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Tuesday, April 5, 2011

Bangde Atati (Mackerel Masala)

In the olden days a very popular way of cooking fish/meat dishes was called the 'voir-pondha uzo' (where coals are placed over the lid of the vessel making it a two way cooking process). This particular recipe was authentically made using the same technique as per my mum-in-law. However since these days nobody really uses earthen pots (called 'Kundlein' in Konkani) in which the best tasting food used to get cooked, the technique has also become almost redundant. Who has free access to coal these days? I literally begged my isthri-wala (laundry guy) to get me some coal as they use irons boxes fuelled by coal to make clothes wrinkle free...after sometime I just stopped asking him.

However, today's non-stick pans do the same job just fine, but ofcourse, earthen pots are earthen pots - there's something totally homely about them - the earthy fragrance and flavour is something else. Personally I still prefer making Pork Bafat in the ek-lauta (one and only) Kundlein that my mum-in-law gave me a few years ago. I have kept it carefully & use it once in a while like a prized possession. Even when I eat out, if there's a Hyderabadi dum biryani that comes in an earthen pot - I'm sold!


Atati is a word used to describe a very dry kind of dish with very little gravy. Atati is arrived at by 'drying up' the gravy resulting in a thick gravy with loads of shindaap (whole ingredients that form the base of the gravy). The success of this recipe also depends on the freshness of the Mackerels (ofcourse like any other fish). If you are a novice in buying fish, then here's a tip. The freshest catch they say, especially the Mackerel always reflect the colours of sunset - if they sparkle with a silverish grey shine - they are fresh. If a bunch of greyish red Mackerels give you a lacklustre look, then they are not so fresh - probably a couple of days old lying in the ice box. Fresh Mackerels should be firm to the touch, if your finger leaves a deep impression - move over to the next fisherwoman :) Old Mackrels will give out an unpleasant fishy smell ('himsaan') so even if you get not so fresh Mackerels, make sure you wash them in plenty of water with salt & turmeric and leave them to drain in a slotted colander before cooking them.


Mackerel Masala
(Printable Recipe)

Recipe Source: My mum-in-law


You Need:
  • 4 big Mackrels (Bangde in Konkani, Bangude in Kannada & Tulu, Baangda in Marathi/Hindi)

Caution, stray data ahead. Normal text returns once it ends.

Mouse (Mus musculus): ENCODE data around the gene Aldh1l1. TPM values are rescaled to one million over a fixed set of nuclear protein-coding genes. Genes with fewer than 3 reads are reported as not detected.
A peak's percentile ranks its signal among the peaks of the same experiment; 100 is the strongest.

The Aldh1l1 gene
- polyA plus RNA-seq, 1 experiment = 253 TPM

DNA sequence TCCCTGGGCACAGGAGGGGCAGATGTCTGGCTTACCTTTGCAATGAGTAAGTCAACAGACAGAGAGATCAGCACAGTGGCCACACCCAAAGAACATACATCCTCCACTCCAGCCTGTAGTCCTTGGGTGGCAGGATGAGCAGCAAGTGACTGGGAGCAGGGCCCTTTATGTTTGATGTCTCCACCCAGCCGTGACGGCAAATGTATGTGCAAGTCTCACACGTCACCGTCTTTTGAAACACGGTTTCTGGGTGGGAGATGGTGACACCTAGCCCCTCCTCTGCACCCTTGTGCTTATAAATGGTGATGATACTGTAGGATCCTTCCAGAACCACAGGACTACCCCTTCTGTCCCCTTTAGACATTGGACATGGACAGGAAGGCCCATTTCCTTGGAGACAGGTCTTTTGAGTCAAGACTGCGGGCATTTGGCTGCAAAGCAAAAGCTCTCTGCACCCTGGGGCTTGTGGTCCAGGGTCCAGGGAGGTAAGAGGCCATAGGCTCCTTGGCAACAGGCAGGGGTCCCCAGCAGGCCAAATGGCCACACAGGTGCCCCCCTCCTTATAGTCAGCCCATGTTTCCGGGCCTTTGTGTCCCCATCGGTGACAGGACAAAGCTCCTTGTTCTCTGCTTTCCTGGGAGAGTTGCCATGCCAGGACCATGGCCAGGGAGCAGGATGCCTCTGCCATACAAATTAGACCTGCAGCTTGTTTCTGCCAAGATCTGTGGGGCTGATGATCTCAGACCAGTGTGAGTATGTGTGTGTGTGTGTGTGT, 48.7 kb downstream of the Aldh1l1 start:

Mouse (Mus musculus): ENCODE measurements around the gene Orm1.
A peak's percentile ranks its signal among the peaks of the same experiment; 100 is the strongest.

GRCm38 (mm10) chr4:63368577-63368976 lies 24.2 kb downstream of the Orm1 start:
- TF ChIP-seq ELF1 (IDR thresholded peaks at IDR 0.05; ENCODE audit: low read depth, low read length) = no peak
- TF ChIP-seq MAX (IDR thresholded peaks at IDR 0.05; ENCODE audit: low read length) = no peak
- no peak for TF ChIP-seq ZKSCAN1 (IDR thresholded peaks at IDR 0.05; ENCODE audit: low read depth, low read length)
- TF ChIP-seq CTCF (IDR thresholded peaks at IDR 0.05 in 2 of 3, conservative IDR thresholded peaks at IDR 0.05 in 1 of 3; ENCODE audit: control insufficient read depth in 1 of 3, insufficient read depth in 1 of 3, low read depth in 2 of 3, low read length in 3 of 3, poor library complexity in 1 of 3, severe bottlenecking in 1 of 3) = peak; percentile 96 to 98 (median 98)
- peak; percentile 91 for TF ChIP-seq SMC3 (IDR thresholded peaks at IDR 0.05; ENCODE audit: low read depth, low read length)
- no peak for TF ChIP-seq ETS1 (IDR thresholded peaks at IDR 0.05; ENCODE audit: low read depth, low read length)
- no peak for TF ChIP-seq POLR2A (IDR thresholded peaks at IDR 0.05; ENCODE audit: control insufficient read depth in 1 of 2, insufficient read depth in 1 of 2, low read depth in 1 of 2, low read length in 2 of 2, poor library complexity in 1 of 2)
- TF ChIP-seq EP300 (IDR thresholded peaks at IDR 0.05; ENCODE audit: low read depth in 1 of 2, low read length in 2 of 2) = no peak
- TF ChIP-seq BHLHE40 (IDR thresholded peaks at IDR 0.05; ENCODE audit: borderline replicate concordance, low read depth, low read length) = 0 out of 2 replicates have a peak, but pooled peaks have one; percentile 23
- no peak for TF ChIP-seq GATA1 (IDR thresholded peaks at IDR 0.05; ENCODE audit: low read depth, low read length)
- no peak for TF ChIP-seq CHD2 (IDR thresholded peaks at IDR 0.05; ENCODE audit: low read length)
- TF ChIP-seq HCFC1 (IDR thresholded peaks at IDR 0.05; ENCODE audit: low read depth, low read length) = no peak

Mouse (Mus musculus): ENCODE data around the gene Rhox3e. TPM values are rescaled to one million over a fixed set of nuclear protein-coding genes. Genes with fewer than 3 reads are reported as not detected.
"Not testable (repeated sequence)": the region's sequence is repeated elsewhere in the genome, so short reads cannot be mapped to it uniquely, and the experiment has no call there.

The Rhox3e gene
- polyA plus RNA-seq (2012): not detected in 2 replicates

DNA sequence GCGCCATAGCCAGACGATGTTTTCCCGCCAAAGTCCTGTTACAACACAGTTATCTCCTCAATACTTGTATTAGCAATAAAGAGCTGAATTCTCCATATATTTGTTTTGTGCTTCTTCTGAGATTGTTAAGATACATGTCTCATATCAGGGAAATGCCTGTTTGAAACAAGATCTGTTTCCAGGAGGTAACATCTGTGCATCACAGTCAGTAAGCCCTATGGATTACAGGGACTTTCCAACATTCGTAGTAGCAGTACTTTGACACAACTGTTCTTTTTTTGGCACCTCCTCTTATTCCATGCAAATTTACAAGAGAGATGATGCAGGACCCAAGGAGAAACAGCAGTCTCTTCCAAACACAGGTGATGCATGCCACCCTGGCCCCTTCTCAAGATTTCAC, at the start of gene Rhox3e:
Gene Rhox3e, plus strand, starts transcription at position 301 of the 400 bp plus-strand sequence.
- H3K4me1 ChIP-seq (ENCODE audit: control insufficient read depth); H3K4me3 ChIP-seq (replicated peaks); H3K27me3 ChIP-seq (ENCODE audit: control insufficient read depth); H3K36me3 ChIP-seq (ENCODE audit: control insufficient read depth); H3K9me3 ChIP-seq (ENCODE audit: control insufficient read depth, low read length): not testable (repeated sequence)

For the masala
  • 8 long dry chillies (reduce it to 5-6 chillies if you prefer less spicy although mackrels are best eaten in a spicy flaming hot gravy)
  • 1 tsp jeera
  • 1/4 tsp haldi/turmeric powder
  • 1/2 tsp vinegar
  • 1 small ball of tamarind
Note: You can replace the chillies, jeera & turmeric by just adding 2 tbsp bafat powder (preferably without the garam masala added to it)
    For the shindaap/tempering (whole ingredients to be fried before the ground masala is added)
    • 2 medium onions sliced
    • 1 green chilli (if you are petrified with the number of chillies used, reduce the red chillies if you wish but retain this green one, it gives a nice flavour)
    • 1 inch piece of ginger finely chopped
    • 6 cloves of garlic finely chopped
    • 1 large tomato chopped finely
    • 2 tbsp finely chopped coriander leaves
    • 1 stalk or 5-6 curry leaves (kadipatta)
    Method:
    1. Clean the fish thoroughly with salt and leave to drain. Then apply salt & turmeric powder and set aside
    2. Heat a wok/thick bottomed pan, add oil and then add kadipatta & onion & fry lightly. Toss in the 3 G's (ginger-green chillies-garlic), fry some more and then add the tomato & chopped coriander. Reduce the flame and fry till the oil leaves the sides.
    3. Add the masala & fry a little. Add 1/2 cup of water & salt to taste. Bring the gravy to a boil and then turn off the flame.
    4. Slit the mackrels at the belly & stuff this masala into each fish.
    5. Add the fish back to the remaining gravy in the wok and gently cover the mackrels with the rest of the masala. Cook on very slow flame for 5 minutes and then turn them over gently to be cooked on the other side for another 5 minutes.
    6. Serve hot with steaming hot brown or white rice


    Tip: Mackrels cooked in an earthen pot are the ultimate in taste!


    15 comments:

    1. Come July, we will start getting mackarels in Lohr. I am gonna prepare this for sure!!!!

      ReplyDelete
    2. Thats great! Let me know how it turns out :)

      ReplyDelete
    3. i stumbled upon your blog just a couple of days back and i am hooked to it.Yes i am a konkani from goa but sad that i don' have very good knowledge about konkani cuisine now i have found your blog will learn a lot mostly seafood speciality.